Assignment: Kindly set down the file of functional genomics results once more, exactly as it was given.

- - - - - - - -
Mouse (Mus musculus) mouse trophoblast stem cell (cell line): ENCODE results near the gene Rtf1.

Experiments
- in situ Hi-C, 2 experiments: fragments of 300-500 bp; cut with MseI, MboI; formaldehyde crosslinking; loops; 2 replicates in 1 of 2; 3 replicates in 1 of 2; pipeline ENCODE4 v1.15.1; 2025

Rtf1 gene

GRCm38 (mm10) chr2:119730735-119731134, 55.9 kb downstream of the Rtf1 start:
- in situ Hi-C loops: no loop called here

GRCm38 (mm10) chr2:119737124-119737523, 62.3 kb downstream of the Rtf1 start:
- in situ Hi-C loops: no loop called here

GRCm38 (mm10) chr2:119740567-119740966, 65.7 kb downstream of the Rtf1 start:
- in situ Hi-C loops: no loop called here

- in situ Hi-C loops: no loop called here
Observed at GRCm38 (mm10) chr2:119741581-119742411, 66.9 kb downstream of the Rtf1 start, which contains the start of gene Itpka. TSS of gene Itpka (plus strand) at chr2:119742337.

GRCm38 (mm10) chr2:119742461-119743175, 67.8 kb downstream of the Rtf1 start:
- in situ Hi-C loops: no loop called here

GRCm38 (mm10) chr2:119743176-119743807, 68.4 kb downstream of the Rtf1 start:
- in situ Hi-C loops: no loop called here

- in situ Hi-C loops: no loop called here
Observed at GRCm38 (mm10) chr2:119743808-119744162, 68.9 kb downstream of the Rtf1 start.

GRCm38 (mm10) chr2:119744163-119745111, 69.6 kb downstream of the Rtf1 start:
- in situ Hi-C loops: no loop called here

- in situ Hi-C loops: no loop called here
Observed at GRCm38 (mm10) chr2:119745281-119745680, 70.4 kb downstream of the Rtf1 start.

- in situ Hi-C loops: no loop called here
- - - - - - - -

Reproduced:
Mouse (Mus musculus) mouse trophoblast stem cell (cell line): ENCODE results near the gene Rtf1.

Experiments
- in situ Hi-C, 2 experiments: fragments of 300-500 bp; cut with MseI, MboI; formaldehyde crosslinking; loops; 2 replicates in 1 of 2; 3 replicates in 1 of 2; pipeline ENCODE4 v1.15.1; 2025

Rtf1 gene

GRCm38 (mm10) chr2:119730735-119731134, 55.9 kb downstream of the Rtf1 start:
- in situ Hi-C loops: no loop called here

GRCm38 (mm10) chr2:119737124-119737523, 62.3 kb downstream of the Rtf1 start:
- in situ Hi-C loops: no loop called here

GRCm38 (mm10) chr2:119740567-119740966, 65.7 kb downstream of the Rtf1 start:
- in situ Hi-C loops: no loop called here

- in situ Hi-C loops: no loop called here
Observed at GRCm38 (mm10) chr2:119741581-119742411, 66.9 kb downstream of the Rtf1 start, which contains the start of gene Itpka. TSS of gene Itpka (plus strand) at chr2:119742337.

GRCm38 (mm10) chr2:119742461-119743175, 67.8 kb downstream of the Rtf1 start:
- in situ Hi-C loops: no loop called here

GRCm38 (mm10) chr2:119743176-119743807, 68.4 kb downstream of the Rtf1 start:
- in situ Hi-C loops: no loop called here

- in situ Hi-C loops: no loop called here
Observed at GRCm38 (mm10) chr2:119743808-119744162, 68.9 kb downstream of the Rtf1 start.

GRCm38 (mm10) chr2:119744163-119745111, 69.6 kb downstream of the Rtf1 start:
- in situ Hi-C loops: no loop called here

- in situ Hi-C loops: no loop called here
Observed at GRCm38 (mm10) chr2:119745281-119745680, 70.4 kb downstream of the Rtf1 start.

- in situ Hi-C loops: no loop called here